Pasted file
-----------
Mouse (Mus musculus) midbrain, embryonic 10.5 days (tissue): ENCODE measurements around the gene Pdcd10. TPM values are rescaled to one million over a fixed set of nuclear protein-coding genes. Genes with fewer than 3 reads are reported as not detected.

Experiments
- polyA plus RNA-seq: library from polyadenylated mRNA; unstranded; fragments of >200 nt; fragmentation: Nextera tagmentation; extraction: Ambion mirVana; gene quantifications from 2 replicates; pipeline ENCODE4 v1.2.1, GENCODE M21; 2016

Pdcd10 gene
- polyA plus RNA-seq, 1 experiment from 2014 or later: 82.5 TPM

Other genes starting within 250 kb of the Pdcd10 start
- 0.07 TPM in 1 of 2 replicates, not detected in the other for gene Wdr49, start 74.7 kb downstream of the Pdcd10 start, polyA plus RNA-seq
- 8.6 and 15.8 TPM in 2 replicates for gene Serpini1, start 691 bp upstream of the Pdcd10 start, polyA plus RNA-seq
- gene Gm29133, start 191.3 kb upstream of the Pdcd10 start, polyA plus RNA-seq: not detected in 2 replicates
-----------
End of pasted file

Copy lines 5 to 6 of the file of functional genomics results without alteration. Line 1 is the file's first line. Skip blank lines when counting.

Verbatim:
- polyA plus RNA-seq, 1 experiment from 2014 or later: 82.5 TPM

Other genes starting within 250 kb of the Pdcd10 start